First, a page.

15. The head.

16. Lead Leg front kicks to the side.

Perhaps enough for now, I think we can come up with a few others with no effort.

 

Having addressed targeting let us consider the ways the front kick can be delivered.

 

1. With the toes in a variety of ways.

2 With the ball of the foot.

3. Striking with the heel.

4. Striking with the toes then a heel thrust.

5. Striking with the ball of the foot then a heel thrust.

6. Several ways of using the toes of ball of the foot to both enter the abdomen above the groin and then slide down with the toes, or the ball of the foot raking down the groin.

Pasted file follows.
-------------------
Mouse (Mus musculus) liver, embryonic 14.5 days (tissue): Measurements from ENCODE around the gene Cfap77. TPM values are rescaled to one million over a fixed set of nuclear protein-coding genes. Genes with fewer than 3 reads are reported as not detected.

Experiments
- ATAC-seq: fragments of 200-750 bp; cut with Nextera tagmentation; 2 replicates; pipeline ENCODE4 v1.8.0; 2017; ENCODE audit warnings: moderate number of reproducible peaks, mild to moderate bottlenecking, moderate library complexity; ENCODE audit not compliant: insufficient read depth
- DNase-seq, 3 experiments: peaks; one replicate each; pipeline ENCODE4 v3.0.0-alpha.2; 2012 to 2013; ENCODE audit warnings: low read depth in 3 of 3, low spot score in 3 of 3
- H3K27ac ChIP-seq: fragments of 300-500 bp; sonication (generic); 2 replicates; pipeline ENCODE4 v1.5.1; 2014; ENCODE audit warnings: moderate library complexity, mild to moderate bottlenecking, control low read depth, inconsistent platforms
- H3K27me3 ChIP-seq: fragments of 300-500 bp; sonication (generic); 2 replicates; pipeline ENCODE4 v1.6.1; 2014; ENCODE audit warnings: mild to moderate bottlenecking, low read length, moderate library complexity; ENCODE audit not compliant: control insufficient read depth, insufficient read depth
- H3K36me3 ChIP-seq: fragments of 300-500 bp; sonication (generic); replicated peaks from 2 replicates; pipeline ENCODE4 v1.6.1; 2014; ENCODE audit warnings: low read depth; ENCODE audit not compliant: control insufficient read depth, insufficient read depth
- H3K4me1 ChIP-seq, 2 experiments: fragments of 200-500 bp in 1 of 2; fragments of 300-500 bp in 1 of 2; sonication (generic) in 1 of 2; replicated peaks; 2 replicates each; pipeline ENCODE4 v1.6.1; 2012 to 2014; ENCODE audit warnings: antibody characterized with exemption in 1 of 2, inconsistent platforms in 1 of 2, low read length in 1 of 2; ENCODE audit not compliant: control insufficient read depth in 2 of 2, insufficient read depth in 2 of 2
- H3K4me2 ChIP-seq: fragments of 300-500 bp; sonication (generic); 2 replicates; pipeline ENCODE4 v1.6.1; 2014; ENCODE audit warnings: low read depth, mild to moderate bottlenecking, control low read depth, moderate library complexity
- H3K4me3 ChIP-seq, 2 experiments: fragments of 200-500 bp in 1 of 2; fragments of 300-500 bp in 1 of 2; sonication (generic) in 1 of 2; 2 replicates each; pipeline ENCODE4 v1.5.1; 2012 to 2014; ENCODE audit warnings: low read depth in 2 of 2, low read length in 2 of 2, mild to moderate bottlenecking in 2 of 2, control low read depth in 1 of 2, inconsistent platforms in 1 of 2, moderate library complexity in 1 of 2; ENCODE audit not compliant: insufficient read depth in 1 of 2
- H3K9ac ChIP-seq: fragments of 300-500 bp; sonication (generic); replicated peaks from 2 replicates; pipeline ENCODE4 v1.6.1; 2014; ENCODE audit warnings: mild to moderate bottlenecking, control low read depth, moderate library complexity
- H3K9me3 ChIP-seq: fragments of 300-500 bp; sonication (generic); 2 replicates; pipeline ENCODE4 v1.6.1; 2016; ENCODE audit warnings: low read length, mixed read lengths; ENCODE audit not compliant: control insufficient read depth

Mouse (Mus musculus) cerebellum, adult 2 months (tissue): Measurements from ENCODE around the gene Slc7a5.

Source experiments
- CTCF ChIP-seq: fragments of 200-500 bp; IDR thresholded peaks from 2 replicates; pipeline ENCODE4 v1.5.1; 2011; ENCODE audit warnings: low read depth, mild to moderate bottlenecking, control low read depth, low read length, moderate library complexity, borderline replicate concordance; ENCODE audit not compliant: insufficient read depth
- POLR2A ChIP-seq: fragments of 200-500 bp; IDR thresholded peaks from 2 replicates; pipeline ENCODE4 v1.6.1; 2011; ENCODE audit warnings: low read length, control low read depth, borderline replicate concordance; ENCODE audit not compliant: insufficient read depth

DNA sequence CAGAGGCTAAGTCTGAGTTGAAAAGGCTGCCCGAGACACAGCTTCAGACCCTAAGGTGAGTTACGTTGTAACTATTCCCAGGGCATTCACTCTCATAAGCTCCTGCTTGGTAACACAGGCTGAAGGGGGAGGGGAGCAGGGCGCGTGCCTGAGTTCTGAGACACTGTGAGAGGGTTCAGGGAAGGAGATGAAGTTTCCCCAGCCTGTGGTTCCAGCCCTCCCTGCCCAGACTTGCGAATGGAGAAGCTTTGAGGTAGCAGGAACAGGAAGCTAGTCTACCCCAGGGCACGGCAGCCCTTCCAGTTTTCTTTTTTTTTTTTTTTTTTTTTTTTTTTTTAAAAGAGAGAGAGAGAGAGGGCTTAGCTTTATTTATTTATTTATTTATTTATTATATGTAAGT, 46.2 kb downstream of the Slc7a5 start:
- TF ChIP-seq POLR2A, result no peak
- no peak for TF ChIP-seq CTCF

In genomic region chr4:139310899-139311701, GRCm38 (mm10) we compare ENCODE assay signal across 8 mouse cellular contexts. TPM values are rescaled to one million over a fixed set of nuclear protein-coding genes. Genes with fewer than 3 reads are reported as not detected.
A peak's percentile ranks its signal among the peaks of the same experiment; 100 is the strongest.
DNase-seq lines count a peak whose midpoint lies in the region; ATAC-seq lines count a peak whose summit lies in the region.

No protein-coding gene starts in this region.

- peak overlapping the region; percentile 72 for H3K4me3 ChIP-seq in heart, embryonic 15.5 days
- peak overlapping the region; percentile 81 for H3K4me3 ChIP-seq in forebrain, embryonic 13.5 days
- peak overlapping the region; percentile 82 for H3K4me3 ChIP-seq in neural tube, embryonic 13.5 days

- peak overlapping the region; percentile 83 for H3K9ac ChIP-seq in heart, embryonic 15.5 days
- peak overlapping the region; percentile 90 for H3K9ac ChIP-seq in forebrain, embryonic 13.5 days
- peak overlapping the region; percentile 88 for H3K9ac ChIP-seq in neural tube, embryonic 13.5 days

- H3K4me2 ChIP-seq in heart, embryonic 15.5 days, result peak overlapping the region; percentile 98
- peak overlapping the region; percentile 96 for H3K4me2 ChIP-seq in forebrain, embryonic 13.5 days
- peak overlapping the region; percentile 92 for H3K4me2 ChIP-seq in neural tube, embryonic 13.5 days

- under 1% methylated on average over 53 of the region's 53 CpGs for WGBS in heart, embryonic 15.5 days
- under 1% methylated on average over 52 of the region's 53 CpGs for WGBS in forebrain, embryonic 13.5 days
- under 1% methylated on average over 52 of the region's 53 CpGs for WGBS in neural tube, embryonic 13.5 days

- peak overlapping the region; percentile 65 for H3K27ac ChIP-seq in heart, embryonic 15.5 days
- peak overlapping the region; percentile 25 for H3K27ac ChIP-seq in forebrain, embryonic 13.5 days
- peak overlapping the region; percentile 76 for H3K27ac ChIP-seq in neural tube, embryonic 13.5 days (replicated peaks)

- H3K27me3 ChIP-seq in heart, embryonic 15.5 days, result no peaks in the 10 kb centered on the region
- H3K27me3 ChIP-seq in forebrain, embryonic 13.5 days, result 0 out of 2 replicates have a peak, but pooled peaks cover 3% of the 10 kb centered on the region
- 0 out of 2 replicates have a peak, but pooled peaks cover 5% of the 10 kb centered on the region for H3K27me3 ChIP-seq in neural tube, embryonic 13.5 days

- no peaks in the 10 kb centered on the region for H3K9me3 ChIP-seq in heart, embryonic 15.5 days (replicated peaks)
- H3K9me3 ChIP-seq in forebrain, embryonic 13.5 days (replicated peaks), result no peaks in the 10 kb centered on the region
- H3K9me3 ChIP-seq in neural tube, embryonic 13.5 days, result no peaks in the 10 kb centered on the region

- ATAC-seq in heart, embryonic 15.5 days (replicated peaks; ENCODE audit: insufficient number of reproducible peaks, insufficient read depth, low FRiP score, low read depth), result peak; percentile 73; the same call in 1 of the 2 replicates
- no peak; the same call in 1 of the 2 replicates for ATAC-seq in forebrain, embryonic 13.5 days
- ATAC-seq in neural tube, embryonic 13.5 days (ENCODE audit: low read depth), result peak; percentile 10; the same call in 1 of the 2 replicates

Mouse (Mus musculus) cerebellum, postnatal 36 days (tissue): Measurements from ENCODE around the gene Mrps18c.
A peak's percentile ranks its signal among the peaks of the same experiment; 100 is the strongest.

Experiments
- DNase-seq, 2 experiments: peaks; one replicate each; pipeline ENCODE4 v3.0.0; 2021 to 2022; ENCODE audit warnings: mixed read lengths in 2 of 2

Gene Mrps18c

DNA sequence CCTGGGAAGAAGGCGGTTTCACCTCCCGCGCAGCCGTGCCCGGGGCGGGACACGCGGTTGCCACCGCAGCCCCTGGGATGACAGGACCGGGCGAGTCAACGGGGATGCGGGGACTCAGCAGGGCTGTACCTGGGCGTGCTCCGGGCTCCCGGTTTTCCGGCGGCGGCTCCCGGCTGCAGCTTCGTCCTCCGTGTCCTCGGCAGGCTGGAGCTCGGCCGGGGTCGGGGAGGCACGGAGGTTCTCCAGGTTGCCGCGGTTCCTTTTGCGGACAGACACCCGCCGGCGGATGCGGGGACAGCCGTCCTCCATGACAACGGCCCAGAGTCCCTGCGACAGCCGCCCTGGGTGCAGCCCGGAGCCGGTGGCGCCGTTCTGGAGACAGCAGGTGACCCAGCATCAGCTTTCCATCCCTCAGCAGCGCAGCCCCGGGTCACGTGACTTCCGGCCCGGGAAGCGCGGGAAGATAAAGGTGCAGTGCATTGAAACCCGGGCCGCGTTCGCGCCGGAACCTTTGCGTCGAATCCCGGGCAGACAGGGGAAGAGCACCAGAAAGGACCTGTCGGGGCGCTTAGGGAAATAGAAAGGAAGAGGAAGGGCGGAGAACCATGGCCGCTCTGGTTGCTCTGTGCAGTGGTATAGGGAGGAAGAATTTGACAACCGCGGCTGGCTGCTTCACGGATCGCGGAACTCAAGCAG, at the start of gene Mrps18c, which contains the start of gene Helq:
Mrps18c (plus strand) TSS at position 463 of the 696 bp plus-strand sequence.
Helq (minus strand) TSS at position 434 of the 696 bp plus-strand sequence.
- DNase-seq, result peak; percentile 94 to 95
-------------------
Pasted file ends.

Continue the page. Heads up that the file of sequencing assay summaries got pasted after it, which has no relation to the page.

7. Use of the chamber of the knee as a knee strike a variety of ways.

 

Again I am sure there are more varieties to be found.

 

So with so much variety to be found within the simple front kick (and I realize the term simple is incorrect). Why the need for other kicks?

 

I suspect the answer is a simple as someone said to themselves wow!

 

Then worked on what they saw, eventually adding to what they taught.

 

In the past with less communications available, the instructor was free to teach whatever they thought appropriate. The goal of developing new students, nad no concrete set of rules to follow.

 

Change does not imply it is bad, just new ways continually being added.  If effective for you then it is fine.

 

On the other hand I am feeling more and more that what once was, does not mean that was less either.


Perhaps we might still find value in One.